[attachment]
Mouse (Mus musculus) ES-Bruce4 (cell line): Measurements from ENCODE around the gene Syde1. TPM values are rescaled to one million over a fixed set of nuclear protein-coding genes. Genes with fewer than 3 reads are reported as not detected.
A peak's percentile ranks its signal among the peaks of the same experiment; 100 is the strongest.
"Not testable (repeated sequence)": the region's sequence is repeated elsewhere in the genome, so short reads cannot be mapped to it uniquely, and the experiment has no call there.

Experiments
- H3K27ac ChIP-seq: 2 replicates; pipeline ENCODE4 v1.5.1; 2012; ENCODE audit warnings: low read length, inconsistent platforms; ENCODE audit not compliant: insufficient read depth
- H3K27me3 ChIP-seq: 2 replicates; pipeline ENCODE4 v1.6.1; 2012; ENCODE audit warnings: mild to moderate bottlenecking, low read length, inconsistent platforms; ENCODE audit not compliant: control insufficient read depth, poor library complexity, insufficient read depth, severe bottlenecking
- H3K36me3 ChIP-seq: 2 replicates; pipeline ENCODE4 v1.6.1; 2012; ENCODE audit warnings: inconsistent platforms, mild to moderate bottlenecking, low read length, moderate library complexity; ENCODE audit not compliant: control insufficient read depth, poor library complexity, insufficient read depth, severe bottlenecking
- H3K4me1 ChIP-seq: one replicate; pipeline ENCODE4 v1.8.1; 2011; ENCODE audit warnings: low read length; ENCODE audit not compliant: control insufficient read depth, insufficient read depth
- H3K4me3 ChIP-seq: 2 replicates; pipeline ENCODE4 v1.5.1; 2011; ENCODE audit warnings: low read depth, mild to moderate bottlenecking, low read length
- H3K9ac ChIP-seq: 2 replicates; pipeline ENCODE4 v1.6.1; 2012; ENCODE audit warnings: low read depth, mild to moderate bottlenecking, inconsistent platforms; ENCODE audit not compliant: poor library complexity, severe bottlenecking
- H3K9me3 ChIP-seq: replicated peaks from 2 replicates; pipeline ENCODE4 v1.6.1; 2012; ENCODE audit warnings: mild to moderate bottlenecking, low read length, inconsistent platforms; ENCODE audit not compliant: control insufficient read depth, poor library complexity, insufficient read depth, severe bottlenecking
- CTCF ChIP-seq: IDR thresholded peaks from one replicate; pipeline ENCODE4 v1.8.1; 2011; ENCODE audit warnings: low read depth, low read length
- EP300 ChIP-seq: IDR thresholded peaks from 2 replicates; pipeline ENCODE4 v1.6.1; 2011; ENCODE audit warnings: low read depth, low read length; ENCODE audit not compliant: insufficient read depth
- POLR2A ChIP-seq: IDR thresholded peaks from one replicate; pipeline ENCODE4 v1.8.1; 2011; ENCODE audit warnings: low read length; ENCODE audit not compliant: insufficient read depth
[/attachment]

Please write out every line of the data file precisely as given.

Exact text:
Mouse (Mus musculus) ES-Bruce4 (cell line): Measurements from ENCODE around the gene Syde1. TPM values are rescaled to one million over a fixed set of nuclear protein-coding genes. Genes with fewer than 3 reads are reported as not detected.
A peak's percentile ranks its signal among the peaks of the same experiment; 100 is the strongest.
"Not testable (repeated sequence)": the region's sequence is repeated elsewhere in the genome, so short reads cannot be mapped to it uniquely, and the experiment has no call there.

Experiments
- H3K27ac ChIP-seq: 2 replicates; pipeline ENCODE4 v1.5.1; 2012; ENCODE audit warnings: low read length, inconsistent platforms; ENCODE audit not compliant: insufficient read depth
- H3K27me3 ChIP-seq: 2 replicates; pipeline ENCODE4 v1.6.1; 2012; ENCODE audit warnings: mild to moderate bottlenecking, low read length, inconsistent platforms; ENCODE audit not compliant: control insufficient read depth, poor library complexity, insufficient read depth, severe bottlenecking
- H3K36me3 ChIP-seq: 2 replicates; pipeline ENCODE4 v1.6.1; 2012; ENCODE audit warnings: inconsistent platforms, mild to moderate bottlenecking, low read length, moderate library complexity; ENCODE audit not compliant: control insufficient read depth, poor library complexity, insufficient read depth, severe bottlenecking
- H3K4me1 ChIP-seq: one replicate; pipeline ENCODE4 v1.8.1; 2011; ENCODE audit warnings: low read length; ENCODE audit not compliant: control insufficient read depth, insufficient read depth
- H3K4me3 ChIP-seq: 2 replicates; pipeline ENCODE4 v1.5.1; 2011; ENCODE audit warnings: low read depth, mild to moderate bottlenecking, low read length
- H3K9ac ChIP-seq: 2 replicates; pipeline ENCODE4 v1.6.1; 2012; ENCODE audit warnings: low read depth, mild to moderate bottlenecking, inconsistent platforms; ENCODE audit not compliant: poor library complexity, severe bottlenecking
- H3K9me3 ChIP-seq: replicated peaks from 2 replicates; pipeline ENCODE4 v1.6.1; 2012; ENCODE audit warnings: mild to moderate bottlenecking, low read length, inconsistent platforms; ENCODE audit not compliant: control insufficient read depth, poor library complexity, insufficient read depth, severe bottlenecking
- CTCF ChIP-seq: IDR thresholded peaks from one replicate; pipeline ENCODE4 v1.8.1; 2011; ENCODE audit warnings: low read depth, low read length
- EP300 ChIP-seq: IDR thresholded peaks from 2 replicates; pipeline ENCODE4 v1.6.1; 2011; ENCODE audit warnings: low read depth, low read length; ENCODE audit not compliant: insufficient read depth
- POLR2A ChIP-seq: IDR thresholded peaks from one replicate; pipeline ENCODE4 v1.8.1; 2011; ENCODE audit warnings: low read length; ENCODE audit not compliant: insufficient read depth